Specialty fact file: Obstetrics and Gynaecology (O&G)

Obstetrics and Gynaecology is a speciality that encompasses the care of women before, during and after their reproductive years. Obstetrics deals with pregnancy, childbirth and the post-partum period; whereas gynaecology deals with the female reproductive system.


It is a popular field of interest among medical students and today we will be addressing some of the frequently asked questions by students.


How long is the O&G training programme?

After 2 years of working as a foundation doctor, you will need to complete 7 years of speciality training before you become an O&G consultant.


How many exams would I have to take?

You will have to undertake 3 exams during your speciality training.

  • Part 1 MRCOG (Member of the Royal College of Obstetricians and Gynaecologists) is to be taken during your ST1/ST2 years and it is compulsory to pass this in order to progress to ST3.
  • Part 2 and 3 MRCOG are normally taken separately during ST3/ST4/ST5 and it is compulsory to pass these in order to progress to ST6.


What can I do during medical school to help me move towards a career in O&G?

There are lots of things you can do to explore O&G as a speciality and to tailor your CV in order to increase your chances of being accepted into the speciality training programme.

  • Try to get as involved as you can during your O&G placements at medical school
  • Some medical schools offer special study modules where some time is spent undertaking a project. You can use this to explore a field in O&G in more depth and it will be a good introduction to research and an academic career.
  • Organise your elective in O&G as this is a great way to further explore your interest in this speciality
  • Submitting abstracts to national/regional competitions is a great way to practice presenting your research to experts in the field.
  • Intercalating is a great way to not only boost your Educational Performance Measure (EPM) score when applying for a foundation programme, but it can also allow you to study O&G in more depth. Research is imperative if you want to become a consultant with an area of interest. The research project you undertake as part of the degree may be more likely to be published once you start working as a junior doctor.


Are there opportunities to further sub-specialise?

After ST5, there are opportunities to sub-specialise in a number of different fields within O&G. From sexual health and forensic gynaecology to fetal medicine and medical education, this evolving speciality has a number of different areas you can become an expert in.


Advantages Disadvantages
A mixture of medicine AND surgery 75% of trainees have considered leaving the speciality training programme with nearly 90% feeling depressed or anxious.
A rewarding opportunity to facilitate bringing new life into the world Considered a high-risk speciality in terms of litigation claims
Work in a multi-disciplinary team Unpredictable hours with heavy on-call duties
Opportunities to sub-specialised and undertake cutting-edge research Bad outcomes are not common but it can be heartbreaking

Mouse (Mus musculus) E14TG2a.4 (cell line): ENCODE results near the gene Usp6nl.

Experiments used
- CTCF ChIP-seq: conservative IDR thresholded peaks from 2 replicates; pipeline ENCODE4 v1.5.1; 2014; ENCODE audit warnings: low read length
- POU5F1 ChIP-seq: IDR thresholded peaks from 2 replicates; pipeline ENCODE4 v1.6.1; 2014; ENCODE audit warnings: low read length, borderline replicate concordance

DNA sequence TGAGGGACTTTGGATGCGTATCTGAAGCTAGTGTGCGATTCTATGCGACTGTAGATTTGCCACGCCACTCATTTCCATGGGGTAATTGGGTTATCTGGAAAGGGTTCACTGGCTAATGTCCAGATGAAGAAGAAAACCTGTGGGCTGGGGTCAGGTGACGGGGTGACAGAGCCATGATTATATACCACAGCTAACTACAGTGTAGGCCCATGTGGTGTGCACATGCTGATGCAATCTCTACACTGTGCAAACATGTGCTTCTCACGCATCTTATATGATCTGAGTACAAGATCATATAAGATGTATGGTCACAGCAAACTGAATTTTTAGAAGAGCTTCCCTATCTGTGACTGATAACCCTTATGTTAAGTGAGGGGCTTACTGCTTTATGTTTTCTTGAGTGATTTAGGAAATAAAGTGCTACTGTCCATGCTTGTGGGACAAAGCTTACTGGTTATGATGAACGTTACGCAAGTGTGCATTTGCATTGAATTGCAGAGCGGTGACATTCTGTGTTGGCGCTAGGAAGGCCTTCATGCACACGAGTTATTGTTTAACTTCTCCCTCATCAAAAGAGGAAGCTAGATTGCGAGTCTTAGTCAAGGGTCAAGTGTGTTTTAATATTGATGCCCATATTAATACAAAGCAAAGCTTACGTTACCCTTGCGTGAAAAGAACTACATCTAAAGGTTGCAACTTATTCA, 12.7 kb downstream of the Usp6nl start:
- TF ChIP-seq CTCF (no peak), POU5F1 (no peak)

Opportunities for less-than-full-time training
Involvement of consultants are on the rise, therefore, posts in this training programme are likely to increase

As a male medical student, am I at a disadvantage to my female peers due to the nature of this speciality?

Since the late 90s, there has been a significant increase in the demographics of the workforce with a rise in female O&G trainees and consultants. The uptake of female O&G trainees in 2013 was 81% and RCOG is working towards encouraging more males to consider a career in O&G.

As a male medical student, you may occasionally struggle with obtaining consent from women in order to observe/carry out intimate examinations during medical school. But these are not requirements that are made compulsory by the RCOG in order for you to be eligible to apply for the training programme, so do not let this put you off!


More information about obstetrics and gynaecology can be found on the RCOG website.


Some influential O&G doctors to inspire you…


  • Dr Catherine Hamlin – An Australian O&G doctor who along with her husband founded the world’s only obstetric-related fistula centre in Ethiopia, Africa.


  • Dr Howard Kelly – An American gynaecologists who established the field of gynaecology as its own speciality


  • Dr Roberto Caldeyro-Barcia – A Uruguayan doctor who pioneered research in uterine performance during labour





About the author

I am a medical student from Lancaster University blogging about my journey through medical school. I am currently nearing the end of my intercalated BSc year at Imperial College London where I am studying Reproductive and Developmental Sciences. I am extremely passionate about women’s health and hope to pursue a career in O&G in the future. Find me on Facebook and Instagram


Do you have a speciality you love! Would you like to write a feature about it? Get in touch with us info@ukmlaforums.com – we would love to hear from you.


Visit our blog for more top tips and curated content just for you!



Leave a Reply

Your email address will not be published. Required fields are marked *